Together with other security factors and biometric modalities, voice biometrics “has delivered exponential improvements in security.”
That’s one of the key takeaways from a new report from Opus Research. The Opus Research report’s provocative title, “Voice Biometrics, What Could Go Wrong?” may bring to mind a BBC reporter’s claim – with a certain burden of caveats – that he had hacked his twin brother’s HSBC account earlier this year by tricking the bank’s voice recognition system. But Opus Research Intelligent Authentication Program Director Ravin Sanjith paints a complex picture, noting, “No single approach to authentication is perfect; nor can a single architecture stop all inherent threats to data security and trusted communications.”
As such, Sanjith urges enterprise decision makers to think carefully about what their goals and resources are, and to consider voice biometrics within the context of a larger suite of security options. Leaders should “match investment and deployment strategies to the objectives of rapid adoption of authentication methods that promote rapid adoption without compromising security,” he says.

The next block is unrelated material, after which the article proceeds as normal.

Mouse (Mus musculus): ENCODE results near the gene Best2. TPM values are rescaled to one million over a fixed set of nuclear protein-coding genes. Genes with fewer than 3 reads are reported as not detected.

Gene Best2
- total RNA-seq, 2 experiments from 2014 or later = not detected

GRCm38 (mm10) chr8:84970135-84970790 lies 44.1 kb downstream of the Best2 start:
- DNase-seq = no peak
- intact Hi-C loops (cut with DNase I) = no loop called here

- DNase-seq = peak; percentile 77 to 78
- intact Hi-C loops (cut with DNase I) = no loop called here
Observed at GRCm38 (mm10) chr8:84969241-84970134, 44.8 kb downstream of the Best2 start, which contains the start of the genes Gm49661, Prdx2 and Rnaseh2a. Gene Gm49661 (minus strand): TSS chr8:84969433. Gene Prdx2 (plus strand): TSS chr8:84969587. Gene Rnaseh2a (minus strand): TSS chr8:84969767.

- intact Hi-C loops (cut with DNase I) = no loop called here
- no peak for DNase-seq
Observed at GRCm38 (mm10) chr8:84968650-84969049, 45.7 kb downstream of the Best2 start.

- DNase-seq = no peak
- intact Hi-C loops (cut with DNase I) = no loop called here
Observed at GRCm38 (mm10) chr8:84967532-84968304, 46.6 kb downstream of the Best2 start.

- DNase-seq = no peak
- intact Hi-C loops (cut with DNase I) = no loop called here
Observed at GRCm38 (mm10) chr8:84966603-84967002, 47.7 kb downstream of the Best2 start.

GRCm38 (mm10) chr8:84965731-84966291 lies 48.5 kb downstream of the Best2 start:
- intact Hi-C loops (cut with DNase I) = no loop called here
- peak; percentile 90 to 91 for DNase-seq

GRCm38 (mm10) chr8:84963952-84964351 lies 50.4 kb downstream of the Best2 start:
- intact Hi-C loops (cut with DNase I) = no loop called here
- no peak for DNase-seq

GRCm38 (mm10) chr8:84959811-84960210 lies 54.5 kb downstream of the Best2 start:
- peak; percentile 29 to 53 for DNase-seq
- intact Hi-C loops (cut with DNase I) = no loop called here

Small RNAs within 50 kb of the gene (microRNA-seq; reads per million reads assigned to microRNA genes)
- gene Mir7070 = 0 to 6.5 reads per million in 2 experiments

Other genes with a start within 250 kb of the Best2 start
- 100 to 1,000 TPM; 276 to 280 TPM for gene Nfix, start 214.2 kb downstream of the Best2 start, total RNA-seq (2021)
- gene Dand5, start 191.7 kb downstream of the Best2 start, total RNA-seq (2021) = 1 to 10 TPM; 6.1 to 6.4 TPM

The report may prove reassuring to the various organizations implementing voice recognition into their call-in centers, and to consumer tech companies like LG, whose V30 smartphone combines always-on voice recognition with facial and fingerprint recognition capabilities for users’ security. Having the right mechanisms in place can help to ensure that voice biometrics offers a convenient experience for most users, while still thwarting the fraud attempts of evil twins.
Source: Opus Research
October 16, 2017 – by Alex Perala